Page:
The modern stone bearing this name is a transparent or translucent cryptocrystalline variety of quartz used for ornaments and gems. It is not quite as hard as pure quartz, and it occurs in masses in the cavities of volcanic rocks. The common kind of chalcedony is partially transparent and figured with milky-white swirls and spots. It appears in many colors, such as white, gray, yellow, blue, and brown.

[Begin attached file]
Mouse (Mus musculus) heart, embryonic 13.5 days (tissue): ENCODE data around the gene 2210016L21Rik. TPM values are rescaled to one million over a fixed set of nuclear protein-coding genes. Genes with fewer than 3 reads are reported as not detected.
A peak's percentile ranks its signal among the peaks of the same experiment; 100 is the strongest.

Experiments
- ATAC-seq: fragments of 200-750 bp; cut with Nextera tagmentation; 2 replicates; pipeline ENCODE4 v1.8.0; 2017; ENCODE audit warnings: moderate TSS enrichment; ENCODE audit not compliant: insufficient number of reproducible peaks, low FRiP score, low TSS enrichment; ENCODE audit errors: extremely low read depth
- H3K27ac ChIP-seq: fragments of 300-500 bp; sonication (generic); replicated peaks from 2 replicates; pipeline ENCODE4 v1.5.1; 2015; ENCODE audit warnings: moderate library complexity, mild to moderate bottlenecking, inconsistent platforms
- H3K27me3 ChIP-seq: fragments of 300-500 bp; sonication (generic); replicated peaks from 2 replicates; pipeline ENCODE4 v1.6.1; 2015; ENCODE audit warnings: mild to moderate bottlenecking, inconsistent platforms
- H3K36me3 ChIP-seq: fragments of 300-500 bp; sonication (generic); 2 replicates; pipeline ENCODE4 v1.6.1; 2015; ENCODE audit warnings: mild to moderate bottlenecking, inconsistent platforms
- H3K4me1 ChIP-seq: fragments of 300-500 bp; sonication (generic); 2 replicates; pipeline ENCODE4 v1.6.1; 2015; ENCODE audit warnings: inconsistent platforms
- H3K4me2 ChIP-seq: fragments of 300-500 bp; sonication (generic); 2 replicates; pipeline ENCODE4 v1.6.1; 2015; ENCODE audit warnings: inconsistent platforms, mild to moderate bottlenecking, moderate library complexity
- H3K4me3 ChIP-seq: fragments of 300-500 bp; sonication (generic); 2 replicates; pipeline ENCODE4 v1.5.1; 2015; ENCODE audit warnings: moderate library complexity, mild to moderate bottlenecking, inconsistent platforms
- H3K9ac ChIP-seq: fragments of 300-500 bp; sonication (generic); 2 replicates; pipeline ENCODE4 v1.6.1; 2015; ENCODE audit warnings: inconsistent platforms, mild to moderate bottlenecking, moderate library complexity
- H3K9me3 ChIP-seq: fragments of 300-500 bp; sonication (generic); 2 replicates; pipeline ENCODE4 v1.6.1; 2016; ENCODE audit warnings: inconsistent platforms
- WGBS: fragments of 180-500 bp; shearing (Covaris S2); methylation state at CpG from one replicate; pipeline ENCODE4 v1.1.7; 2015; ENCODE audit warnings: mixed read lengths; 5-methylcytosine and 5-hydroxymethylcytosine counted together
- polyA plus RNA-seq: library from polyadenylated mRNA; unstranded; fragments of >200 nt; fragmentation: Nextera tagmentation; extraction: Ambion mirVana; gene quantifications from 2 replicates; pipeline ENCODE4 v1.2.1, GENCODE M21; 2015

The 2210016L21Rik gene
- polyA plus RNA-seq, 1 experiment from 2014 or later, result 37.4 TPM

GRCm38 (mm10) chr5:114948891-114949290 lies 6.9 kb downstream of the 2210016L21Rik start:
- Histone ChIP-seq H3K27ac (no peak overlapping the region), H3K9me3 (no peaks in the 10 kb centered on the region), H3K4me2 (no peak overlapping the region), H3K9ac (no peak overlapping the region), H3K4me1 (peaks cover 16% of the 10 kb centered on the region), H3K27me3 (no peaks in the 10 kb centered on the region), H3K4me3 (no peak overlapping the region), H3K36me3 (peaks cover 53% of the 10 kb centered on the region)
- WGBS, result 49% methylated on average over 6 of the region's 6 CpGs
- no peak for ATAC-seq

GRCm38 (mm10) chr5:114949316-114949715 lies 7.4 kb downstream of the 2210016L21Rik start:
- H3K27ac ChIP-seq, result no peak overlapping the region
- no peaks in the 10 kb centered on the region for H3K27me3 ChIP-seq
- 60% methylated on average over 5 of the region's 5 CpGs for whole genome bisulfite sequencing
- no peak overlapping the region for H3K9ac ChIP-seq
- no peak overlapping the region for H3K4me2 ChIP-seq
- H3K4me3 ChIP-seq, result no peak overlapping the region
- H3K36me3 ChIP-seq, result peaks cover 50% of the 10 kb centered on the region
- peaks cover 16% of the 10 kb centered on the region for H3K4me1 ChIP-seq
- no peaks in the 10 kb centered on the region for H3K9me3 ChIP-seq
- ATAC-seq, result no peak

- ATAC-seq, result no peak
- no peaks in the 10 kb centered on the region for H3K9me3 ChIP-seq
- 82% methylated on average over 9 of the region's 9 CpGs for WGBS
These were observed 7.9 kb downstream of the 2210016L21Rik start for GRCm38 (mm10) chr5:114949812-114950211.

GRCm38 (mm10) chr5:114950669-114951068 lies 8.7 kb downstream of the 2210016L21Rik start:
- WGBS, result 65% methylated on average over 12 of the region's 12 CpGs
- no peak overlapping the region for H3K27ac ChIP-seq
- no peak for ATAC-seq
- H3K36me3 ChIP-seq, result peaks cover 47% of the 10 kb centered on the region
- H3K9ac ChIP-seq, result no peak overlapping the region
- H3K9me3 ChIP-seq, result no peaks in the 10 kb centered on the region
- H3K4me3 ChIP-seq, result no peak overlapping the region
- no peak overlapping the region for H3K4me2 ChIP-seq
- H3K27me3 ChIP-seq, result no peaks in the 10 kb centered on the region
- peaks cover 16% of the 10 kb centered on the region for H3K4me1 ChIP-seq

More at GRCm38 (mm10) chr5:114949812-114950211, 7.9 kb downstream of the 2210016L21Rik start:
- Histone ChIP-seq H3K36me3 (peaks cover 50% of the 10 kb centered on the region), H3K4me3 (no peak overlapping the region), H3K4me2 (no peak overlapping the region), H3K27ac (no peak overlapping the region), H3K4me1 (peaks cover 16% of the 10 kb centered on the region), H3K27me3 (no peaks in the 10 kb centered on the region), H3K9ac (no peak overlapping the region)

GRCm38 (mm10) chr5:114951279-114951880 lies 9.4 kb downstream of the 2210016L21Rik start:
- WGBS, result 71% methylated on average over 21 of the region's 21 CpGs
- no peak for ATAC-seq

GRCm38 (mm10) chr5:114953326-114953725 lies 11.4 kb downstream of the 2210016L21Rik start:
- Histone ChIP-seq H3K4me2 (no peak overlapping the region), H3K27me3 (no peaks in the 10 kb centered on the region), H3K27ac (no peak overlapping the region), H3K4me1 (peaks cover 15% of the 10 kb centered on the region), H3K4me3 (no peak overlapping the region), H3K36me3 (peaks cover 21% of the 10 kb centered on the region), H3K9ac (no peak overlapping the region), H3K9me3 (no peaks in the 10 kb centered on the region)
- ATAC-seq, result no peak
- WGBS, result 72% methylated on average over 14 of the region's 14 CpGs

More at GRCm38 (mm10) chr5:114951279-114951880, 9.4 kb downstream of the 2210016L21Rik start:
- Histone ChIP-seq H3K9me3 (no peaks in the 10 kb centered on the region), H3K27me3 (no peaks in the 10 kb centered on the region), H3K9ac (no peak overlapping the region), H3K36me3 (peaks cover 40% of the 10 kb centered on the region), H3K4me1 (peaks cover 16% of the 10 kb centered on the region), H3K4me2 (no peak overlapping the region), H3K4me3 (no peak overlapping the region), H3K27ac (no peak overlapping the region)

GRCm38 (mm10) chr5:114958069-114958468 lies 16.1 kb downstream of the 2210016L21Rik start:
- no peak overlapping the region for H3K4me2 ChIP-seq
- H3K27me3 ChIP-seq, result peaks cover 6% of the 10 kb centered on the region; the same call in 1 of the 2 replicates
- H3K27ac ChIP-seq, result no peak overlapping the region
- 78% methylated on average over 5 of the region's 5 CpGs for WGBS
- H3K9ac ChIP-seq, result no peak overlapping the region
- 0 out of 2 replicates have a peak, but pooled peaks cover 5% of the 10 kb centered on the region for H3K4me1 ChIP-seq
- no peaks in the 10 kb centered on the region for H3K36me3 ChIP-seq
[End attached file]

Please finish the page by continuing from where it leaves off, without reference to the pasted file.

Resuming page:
Chalcedony was a stone commonly used for engraved gems in ancient times. It was named after an old Greek city called Chalcedon (in Asia Minor), which once was a source of the mineral. The only Biblical text referring to this stone states that the third foundation of New Jerusalem’s wall was chalcedony (Gr., khal·ke·donʹ).—Re 21:2, 19; see JEWELS AND PRECIOUS STONES.